Department of Medical Imaging & Small Animal Orthopaedics, Faculty of Veterinary Medicine, Ghent University, Merelbeke, Belgium
Osteochondrosis (OC) is thought to be caused by a problem in the growth rate of the joint cartilage relative to the underlying subchondral bone. The cartilage over the bone in the joint becomes thickened and the growth of the underlying bone is altered. Because the joint is an area of movement and stress, this thickened cartilage is at risk of being torn, especially in the areas most subjected to trauma, stress and movement, such as the caudal area of the shoulder joint. When repeated trauma causes a flap of cartilage to detach from the underlying bone, the condition becomes osteochondritis dissecans (OCD). Because of the tear, the joint fluid can come in direct contact with the now-exposed underlying bone and can cause inflammation. Lameness will usually be present in the dog at this time. If the cartilage flap remains attached, it will not re-attach and heal back into its original position. Once the flap has been detached (spontaneously or surgically), the subchondral lesion is filled in with fibrocartilage, a type of "scar" cartilage. Possible complications arise when joint mice become entrapped in the bicipital tendon sheath, causing irritation, obstruction of movement, and pain.
In approximately one third of the cases of OC, the disease is bilateral. Occasionally, it is present in several different joints in the same individual. It is seen twice as often in males as in females. This developmental disease occurs in rapidly growing medium- to large-breed dogs, typically between 6 and 9 months of age, but can occur as late as 12 months or older.
Today, the shoulder joint remains the most common localisation, being affected in 74% of the cases. The elbow joint is affected in 11%, the tarsal joint in 9%, and the stifle joint in 4% of the cases.
Diagnostic Imaging Techniques
Scintigraphy is a useful technique to localise the cause of obscure lameness or in case of uncertain radiographic findings. The advantages of skeletal scintigraphy are its high sensitivity for detecting early disease and the ease of surveying the entire skeleton. Although it is very sensitive, it is not very specific. Also the spatial resolution offered by scintigraphy is not well enough to specify anatomic structures. The main drawback to joint imaging using 99mTc-labeled phosphates is the normal uptake at the end of long bones, especially in immature animals. In some instances it is difficult to determine whether a difference in counts between two joints represents a meaningful finding. Comparison of bilateral images, acquired for the same time, and quantitative analysis of joint images by computer can provide diagnostic guidelines.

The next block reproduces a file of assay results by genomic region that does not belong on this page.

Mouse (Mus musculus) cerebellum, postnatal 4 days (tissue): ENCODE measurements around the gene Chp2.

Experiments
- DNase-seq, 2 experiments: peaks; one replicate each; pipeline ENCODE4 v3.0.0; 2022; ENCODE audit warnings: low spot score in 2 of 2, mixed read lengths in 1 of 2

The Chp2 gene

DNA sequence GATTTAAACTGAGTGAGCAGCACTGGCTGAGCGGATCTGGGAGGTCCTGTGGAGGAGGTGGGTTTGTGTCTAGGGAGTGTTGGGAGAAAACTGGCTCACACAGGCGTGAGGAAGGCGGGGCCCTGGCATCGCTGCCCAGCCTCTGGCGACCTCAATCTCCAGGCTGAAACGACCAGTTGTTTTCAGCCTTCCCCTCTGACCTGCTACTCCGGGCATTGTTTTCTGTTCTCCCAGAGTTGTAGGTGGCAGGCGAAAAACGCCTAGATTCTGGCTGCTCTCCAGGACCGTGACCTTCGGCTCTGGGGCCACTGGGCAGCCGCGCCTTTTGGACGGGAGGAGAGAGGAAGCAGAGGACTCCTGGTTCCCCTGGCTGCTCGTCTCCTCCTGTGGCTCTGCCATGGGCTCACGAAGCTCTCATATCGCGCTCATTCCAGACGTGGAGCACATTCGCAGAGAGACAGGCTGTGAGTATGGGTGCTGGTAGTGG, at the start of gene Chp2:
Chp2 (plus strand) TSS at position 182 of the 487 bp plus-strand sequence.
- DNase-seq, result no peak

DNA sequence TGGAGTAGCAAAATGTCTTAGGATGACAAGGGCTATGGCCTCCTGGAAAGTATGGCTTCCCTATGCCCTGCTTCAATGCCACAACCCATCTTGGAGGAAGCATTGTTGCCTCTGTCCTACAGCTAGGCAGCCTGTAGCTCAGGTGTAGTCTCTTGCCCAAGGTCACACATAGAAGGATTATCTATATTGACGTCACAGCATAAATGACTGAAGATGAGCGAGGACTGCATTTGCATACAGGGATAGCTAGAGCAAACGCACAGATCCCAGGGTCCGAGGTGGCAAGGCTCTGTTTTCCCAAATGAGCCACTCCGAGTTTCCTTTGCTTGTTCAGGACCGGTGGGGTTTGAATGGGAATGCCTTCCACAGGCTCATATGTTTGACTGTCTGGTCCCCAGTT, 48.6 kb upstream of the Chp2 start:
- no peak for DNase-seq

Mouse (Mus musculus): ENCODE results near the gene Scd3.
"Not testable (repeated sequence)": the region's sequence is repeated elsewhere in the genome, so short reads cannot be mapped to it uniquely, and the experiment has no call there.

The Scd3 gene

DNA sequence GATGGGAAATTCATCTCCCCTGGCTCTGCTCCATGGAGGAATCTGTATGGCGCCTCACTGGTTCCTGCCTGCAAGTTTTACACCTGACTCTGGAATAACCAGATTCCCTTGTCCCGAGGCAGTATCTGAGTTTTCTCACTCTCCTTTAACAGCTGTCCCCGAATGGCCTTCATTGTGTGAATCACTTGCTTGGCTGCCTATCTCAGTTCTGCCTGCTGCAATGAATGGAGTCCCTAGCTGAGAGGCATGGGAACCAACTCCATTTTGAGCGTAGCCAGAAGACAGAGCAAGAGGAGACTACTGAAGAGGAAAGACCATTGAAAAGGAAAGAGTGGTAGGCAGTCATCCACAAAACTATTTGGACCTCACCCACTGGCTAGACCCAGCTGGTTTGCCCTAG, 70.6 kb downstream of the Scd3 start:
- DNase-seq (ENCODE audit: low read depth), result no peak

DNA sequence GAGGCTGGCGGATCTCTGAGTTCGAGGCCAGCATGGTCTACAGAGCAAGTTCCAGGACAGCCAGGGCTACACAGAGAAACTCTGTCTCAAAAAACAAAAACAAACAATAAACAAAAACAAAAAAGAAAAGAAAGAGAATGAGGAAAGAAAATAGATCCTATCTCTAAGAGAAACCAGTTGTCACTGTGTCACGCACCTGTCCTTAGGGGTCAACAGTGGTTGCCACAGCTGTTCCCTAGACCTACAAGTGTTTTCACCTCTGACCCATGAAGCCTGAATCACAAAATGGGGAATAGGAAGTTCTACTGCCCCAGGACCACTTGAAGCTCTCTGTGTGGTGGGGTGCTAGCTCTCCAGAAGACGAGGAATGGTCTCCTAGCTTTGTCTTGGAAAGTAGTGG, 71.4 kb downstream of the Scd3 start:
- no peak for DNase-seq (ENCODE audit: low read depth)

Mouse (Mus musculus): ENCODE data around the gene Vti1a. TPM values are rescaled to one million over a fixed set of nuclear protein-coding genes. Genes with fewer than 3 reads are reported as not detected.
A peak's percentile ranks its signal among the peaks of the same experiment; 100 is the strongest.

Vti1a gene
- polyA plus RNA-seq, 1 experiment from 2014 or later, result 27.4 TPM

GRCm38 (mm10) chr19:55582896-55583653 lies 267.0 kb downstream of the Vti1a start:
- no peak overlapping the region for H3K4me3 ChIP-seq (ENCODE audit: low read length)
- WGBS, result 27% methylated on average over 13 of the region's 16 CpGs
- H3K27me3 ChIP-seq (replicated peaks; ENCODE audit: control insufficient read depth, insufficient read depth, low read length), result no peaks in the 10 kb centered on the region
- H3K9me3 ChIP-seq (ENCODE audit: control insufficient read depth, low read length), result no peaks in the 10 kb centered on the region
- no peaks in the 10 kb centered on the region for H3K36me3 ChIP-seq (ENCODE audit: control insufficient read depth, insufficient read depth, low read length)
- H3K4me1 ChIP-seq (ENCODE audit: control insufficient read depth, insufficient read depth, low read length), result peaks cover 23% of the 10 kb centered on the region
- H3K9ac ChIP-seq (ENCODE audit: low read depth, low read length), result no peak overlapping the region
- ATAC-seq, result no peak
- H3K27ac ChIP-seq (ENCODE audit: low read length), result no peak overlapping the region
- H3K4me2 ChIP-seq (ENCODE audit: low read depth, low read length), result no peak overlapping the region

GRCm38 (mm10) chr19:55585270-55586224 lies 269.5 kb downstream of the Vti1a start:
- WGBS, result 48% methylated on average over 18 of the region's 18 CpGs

Conventional radiography is an excellent imaging technique for imaging bony structures. It displays a greater spatial resolution than either MRI or CT. The disadvantage is that the two-dimensional display of three-dimensional structures results in superimposition that can obscure important findings. This is especially an issue in smaller complicated joints like the elbow and tarsocrural joint. In the shoulder and stifle joint, OC lesions can be detected radiographically in most of the cases. In the shoulder joint, these lesions manifest themselves as a flattening in the caudal area of the humeral head. In the stifle joint, radiographic changes noted as a flattening on the medial aspect of the lateral femoral condyle can be observed. Caution: do not confuse the fossa of the long digital extensor tendon for an OCD lesion. Less often, the lateral condyle is affected. Because osteochondrosis is often bilateral, it is necessary to take X-rays of both joints to evaluate the extent of the disease. Within the elbow joint OC(D) can be detected on the craniocaudal oblique view as a radiolucent defect surrounded by sclerosis. It is not always possible to distinguish between an OCD lesion and a "kissing" lesion. Within the tarsocrural joint the medial ridge of the talus is affected in 85% of the cases. The first radiographic sign of OC of the medial trochlear ridge is widening of the medial tibiotarsal joint space. When an OC lesion occurs on the lateral trochlear ridge, similar changes, located at the lateral trochlear ridge, can be seen but its detection is more difficult due to the superposition of the calcaneus. Radiographically, a large number of OCD lesions can be missed. Compared to OC of the shoulder joint, degenerative changes of the tarsal joint occur much sooner.